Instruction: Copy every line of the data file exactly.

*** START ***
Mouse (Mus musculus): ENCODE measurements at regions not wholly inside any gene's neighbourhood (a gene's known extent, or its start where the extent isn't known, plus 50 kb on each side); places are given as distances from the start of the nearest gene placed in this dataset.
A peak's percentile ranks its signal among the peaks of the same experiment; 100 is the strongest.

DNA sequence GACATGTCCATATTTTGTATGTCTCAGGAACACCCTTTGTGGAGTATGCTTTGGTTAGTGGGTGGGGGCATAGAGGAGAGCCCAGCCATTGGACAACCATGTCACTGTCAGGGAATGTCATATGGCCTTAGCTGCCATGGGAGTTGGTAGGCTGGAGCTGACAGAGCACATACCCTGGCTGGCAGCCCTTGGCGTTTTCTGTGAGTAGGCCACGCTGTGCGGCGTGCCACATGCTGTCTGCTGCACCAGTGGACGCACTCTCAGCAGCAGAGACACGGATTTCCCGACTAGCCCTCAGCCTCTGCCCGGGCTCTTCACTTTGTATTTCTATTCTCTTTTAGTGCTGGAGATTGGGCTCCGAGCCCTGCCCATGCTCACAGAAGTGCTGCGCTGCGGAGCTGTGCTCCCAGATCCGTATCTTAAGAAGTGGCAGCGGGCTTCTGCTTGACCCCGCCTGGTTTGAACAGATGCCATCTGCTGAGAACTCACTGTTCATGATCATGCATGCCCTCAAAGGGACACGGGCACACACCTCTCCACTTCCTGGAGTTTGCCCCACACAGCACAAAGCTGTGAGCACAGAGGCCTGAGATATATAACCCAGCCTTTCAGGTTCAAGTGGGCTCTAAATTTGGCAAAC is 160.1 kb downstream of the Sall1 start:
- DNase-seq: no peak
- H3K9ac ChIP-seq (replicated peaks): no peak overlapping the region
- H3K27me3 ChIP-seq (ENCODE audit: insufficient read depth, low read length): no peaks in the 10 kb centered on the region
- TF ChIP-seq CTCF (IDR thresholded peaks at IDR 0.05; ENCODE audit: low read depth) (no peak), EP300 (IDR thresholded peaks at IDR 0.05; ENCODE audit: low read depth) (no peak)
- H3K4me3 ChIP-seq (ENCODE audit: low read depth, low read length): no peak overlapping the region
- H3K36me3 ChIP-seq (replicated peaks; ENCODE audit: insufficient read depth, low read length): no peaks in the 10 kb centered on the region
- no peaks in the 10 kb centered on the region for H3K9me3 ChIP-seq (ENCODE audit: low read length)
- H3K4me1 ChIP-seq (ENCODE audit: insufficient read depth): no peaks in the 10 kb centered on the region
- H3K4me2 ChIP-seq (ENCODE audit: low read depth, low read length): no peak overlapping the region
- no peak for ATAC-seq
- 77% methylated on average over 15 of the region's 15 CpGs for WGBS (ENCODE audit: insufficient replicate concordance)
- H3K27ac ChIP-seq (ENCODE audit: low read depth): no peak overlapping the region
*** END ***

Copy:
Mouse (Mus musculus): ENCODE measurements at regions not wholly inside any gene's neighbourhood (a gene's known extent, or its start where the extent isn't known, plus 50 kb on each side); places are given as distances from the start of the nearest gene placed in this dataset.
A peak's percentile ranks its signal among the peaks of the same experiment; 100 is the strongest.

DNA sequence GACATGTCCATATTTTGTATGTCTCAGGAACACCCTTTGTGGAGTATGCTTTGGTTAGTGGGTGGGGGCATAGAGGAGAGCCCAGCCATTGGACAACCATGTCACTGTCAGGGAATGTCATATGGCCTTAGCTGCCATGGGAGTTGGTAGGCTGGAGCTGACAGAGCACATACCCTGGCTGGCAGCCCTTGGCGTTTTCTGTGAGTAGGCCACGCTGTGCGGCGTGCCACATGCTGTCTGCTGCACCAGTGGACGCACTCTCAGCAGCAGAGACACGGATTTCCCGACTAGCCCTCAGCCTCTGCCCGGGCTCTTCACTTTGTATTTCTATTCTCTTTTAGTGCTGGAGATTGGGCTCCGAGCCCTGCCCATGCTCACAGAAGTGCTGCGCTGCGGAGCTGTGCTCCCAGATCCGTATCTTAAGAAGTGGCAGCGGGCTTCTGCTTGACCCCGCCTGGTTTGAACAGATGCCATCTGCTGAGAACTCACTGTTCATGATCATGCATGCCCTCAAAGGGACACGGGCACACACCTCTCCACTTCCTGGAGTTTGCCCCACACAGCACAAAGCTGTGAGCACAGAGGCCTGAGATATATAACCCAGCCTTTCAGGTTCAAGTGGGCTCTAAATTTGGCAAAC is 160.1 kb downstream of the Sall1 start:
- DNase-seq: no peak
- H3K9ac ChIP-seq (replicated peaks): no peak overlapping the region
- H3K27me3 ChIP-seq (ENCODE audit: insufficient read depth, low read length): no peaks in the 10 kb centered on the region
- TF ChIP-seq CTCF (IDR thresholded peaks at IDR 0.05; ENCODE audit: low read depth) (no peak), EP300 (IDR thresholded peaks at IDR 0.05; ENCODE audit: low read depth) (no peak)
- H3K4me3 ChIP-seq (ENCODE audit: low read depth, low read length): no peak overlapping the region
- H3K36me3 ChIP-seq (replicated peaks; ENCODE audit: insufficient read depth, low read length): no peaks in the 10 kb centered on the region
- no peaks in the 10 kb centered on the region for H3K9me3 ChIP-seq (ENCODE audit: low read length)
- H3K4me1 ChIP-seq (ENCODE audit: insufficient read depth): no peaks in the 10 kb centered on the region
- H3K4me2 ChIP-seq (ENCODE audit: low read depth, low read length): no peak overlapping the region
- no peak for ATAC-seq
- 77% methylated on average over 15 of the region's 15 CpGs for WGBS (ENCODE audit: insufficient replicate concordance)
- H3K27ac ChIP-seq (ENCODE audit: low read depth): no peak overlapping the region